The traceability model is being developed with three types of functions: a) Training application; b) Self-assurance process; c) Traceability from the oil palm producer to the consumer. The traceability tool facilitates a mechanism to make data work for the oil palm farmer's improvement, traceability, and fairer returns for the farmers. In other words, it lays down the rules for making data-related practices in the oil palm supply chain. It creates a basis for next-generation "beyond certification" sustainability frameworks, driven by farmers' self-assessment and continual improvement.
5. The Indonesian Sustainable Palm Oil (ISPO) is recognized as a legitimate sustainability framework. In your opinion, what other initiatives can help address the challenges in adhering to sustainability practices especially amongst smallholders?
Cost, complicated paper-works, lack of adoption of sustainability practices, and low uptake of sustainable palm oil are among many challenges faced by smallholders to comply with certification. To address those challenges, we have been conducting farmer field schools on good plantation practices and facilitating them to establish smallholder groups/cooperatives to increase the social capital of burden-sharing and peer learning.
We are preparing smallholders for implementation of Indonesian Sustainable Palm Oil (ISPO) and introducing innovative digital tools which help the smallholders to self-assess their performances against sustainability parameters, provides them access to training materials and knowledge. Furthermore, through the technology application, we support them to fulfill the traceability and transparency agenda.
The other recommendations are as follows
Increased market uptake of sustainable palm oil to incentivize the smallholders for the adoption of ISPO
Greater awareness about sustainable palm oil as well as awareness about the goodness of palm oil among consumers need to be created
6. What are some of the challenges that Solidaridad has faced during the pandemic? And what do you foresee in 2022 as we slowly emerge from it?
COVID-19 pandemic has disrupted the trade of palm oil. The demand, export, and imports are dropped and the work at plantations has also been affected due to lockdowns in the producing countries. The extension support to farmers has been affected to some extent however the digital tools promoted by Solidaridad have played a key role in reaching out to farmers during the lockdown period. These tools are found to be very effective in the transfer of knowledge and technologies among farmers. We expect that with increasing exposure and familiarity with digital technologies, smallholders will be likely to be more capable and efficient in using technology to communicate their sustainability efforts to the world.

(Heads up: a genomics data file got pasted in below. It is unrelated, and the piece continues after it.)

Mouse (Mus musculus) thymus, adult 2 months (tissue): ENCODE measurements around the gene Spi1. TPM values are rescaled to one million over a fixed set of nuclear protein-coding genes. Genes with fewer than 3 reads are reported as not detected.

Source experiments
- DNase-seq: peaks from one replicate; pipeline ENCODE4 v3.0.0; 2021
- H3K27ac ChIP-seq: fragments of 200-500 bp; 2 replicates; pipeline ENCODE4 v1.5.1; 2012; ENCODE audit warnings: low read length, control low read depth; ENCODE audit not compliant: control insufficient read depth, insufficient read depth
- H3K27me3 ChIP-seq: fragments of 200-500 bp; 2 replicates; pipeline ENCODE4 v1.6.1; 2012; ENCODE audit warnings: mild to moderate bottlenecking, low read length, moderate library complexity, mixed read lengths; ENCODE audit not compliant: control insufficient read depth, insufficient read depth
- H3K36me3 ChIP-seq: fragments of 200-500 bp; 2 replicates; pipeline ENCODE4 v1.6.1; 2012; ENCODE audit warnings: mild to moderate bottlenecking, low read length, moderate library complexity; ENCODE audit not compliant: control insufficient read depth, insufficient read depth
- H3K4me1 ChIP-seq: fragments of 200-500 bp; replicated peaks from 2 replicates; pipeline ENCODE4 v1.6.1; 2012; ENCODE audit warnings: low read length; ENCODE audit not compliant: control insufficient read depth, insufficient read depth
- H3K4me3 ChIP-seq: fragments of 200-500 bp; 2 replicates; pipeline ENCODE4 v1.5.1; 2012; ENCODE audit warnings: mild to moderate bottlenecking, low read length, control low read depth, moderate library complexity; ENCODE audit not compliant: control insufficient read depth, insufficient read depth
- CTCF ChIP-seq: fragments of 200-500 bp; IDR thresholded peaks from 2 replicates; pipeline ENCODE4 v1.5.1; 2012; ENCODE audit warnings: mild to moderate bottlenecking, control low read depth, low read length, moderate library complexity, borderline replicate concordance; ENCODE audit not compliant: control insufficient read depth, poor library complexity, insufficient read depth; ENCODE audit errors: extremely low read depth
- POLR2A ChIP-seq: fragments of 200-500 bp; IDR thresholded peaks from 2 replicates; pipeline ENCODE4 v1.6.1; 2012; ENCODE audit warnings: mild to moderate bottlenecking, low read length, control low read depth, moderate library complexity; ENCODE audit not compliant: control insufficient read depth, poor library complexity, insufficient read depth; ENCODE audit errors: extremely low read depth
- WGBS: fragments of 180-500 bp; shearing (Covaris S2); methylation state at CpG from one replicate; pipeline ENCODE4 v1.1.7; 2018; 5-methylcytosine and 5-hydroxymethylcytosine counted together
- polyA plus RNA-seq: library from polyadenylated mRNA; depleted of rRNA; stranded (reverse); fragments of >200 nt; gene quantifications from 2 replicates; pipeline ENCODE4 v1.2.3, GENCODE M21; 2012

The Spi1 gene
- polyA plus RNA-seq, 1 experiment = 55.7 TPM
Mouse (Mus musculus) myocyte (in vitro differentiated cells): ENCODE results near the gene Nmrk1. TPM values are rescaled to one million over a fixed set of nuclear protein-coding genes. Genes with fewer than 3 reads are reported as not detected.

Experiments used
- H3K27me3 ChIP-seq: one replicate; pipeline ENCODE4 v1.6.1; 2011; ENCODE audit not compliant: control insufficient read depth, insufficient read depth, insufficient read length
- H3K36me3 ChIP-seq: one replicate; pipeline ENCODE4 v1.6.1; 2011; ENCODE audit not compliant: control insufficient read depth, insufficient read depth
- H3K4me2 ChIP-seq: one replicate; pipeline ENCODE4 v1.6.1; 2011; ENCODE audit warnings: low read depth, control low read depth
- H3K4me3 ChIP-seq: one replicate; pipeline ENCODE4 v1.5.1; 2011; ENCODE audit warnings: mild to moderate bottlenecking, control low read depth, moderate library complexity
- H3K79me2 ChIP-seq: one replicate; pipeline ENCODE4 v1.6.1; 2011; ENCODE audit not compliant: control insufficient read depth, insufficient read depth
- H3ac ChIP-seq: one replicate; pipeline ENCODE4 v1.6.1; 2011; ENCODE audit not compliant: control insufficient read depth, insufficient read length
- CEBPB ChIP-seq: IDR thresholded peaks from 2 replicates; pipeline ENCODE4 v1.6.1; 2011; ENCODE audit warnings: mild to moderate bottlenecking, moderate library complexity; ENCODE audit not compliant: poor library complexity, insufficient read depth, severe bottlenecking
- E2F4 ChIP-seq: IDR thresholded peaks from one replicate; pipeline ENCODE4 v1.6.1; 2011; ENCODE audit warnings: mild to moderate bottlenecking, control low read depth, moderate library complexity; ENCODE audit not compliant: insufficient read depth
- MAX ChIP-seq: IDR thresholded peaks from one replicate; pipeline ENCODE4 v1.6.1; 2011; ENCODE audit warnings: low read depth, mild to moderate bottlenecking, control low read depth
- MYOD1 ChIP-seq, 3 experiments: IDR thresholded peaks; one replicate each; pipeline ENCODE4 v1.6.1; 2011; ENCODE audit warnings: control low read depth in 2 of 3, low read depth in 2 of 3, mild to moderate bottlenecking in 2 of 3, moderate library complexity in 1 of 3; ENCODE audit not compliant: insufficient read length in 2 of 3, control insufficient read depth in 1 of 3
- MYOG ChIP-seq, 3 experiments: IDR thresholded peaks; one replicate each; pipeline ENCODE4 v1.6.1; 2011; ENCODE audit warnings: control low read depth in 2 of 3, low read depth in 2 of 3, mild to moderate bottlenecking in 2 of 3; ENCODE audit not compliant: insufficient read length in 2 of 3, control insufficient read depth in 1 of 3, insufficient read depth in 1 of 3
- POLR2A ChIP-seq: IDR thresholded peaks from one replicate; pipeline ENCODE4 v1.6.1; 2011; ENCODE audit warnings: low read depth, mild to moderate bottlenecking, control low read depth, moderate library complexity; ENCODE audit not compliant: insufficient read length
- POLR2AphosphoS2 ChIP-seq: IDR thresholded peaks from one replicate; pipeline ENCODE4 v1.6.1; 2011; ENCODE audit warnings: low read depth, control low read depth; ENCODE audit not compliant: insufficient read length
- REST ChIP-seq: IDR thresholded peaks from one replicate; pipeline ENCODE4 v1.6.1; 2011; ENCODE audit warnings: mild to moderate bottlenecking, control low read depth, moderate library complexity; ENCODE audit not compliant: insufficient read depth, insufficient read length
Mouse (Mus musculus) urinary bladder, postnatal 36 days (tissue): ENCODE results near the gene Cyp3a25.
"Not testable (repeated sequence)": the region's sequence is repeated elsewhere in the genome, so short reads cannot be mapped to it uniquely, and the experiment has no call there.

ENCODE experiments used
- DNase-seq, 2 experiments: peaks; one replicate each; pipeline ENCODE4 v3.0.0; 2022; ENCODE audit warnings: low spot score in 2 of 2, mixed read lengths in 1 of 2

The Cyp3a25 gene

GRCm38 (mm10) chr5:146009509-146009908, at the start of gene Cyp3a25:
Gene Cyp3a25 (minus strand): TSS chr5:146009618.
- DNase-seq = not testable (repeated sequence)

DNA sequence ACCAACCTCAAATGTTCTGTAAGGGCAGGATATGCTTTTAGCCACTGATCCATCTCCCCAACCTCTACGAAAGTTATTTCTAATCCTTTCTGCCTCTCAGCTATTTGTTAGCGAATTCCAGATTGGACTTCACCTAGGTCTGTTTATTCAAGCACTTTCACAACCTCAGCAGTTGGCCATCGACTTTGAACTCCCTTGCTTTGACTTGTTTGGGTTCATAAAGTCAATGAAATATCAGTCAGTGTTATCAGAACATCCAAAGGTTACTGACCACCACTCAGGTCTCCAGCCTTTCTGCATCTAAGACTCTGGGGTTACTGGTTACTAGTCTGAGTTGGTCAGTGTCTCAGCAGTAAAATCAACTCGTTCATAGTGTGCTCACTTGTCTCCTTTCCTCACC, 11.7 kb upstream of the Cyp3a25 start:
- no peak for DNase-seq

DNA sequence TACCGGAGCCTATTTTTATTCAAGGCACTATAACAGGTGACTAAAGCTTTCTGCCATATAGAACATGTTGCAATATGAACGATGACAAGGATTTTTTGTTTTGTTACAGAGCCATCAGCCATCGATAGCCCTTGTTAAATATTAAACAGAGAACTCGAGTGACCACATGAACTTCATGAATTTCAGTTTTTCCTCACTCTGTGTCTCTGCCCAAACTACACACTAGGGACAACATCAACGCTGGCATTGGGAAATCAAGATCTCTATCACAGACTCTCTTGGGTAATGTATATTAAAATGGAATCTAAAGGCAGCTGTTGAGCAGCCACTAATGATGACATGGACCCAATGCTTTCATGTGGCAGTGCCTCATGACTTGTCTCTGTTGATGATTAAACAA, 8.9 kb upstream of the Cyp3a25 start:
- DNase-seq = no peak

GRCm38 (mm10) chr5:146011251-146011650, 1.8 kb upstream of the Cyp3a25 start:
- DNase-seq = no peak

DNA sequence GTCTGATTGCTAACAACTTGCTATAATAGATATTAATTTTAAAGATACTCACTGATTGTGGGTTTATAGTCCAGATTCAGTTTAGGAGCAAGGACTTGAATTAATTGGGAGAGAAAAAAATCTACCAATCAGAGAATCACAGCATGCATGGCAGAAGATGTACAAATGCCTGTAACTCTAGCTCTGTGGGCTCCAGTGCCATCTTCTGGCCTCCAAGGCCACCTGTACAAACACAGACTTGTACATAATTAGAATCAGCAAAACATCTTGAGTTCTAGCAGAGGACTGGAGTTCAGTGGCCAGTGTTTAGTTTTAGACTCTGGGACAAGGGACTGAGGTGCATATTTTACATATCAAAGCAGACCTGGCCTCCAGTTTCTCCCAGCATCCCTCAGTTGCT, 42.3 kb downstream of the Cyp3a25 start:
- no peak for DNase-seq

7. Solidaridad has vast experience in fighting poverty and advocating sustainable production for the last fifty years. What are your views now that some people started to realize the importance of sustainability efforts and what is still lacking?
The world still sees ecology and economy agenda are two different opposite directions. Especially in this slowing-down economy due to pandemics, the environmental agenda is pushed to a later priority. However, in addition to this devastating pandemic situation, more and more natural disasters are also happening. For example, in Indonesia, in early 2020, significant floods stroke several areas in Indonesia which people acknowledge due to upstream deforestation in the past and conversion of downstream water catchment areas. As people are ignorant and forgetful easily, this message needs resounding and decision-makers need advocating persistently.
Followings are our views
Lack of awareness among consumers about sustainability and affects the uptake of sustainable palm oil
The engagement with local laws, national standards, and mandatory schemes would help in embedding sustainability locally
Government intervention from both producing and consuming countries may play a key role in the uptake of Sustainable Palm Oil
Creating shared responsibility between producing and consuming countries because of deforestation, biodiversity loss, and unsustainable practices
Address the issues of duplication due to multiple standards and lower the compliance costs
Traceability in the supply chain has to be improved
Focus on differentiated, sustainable high-value products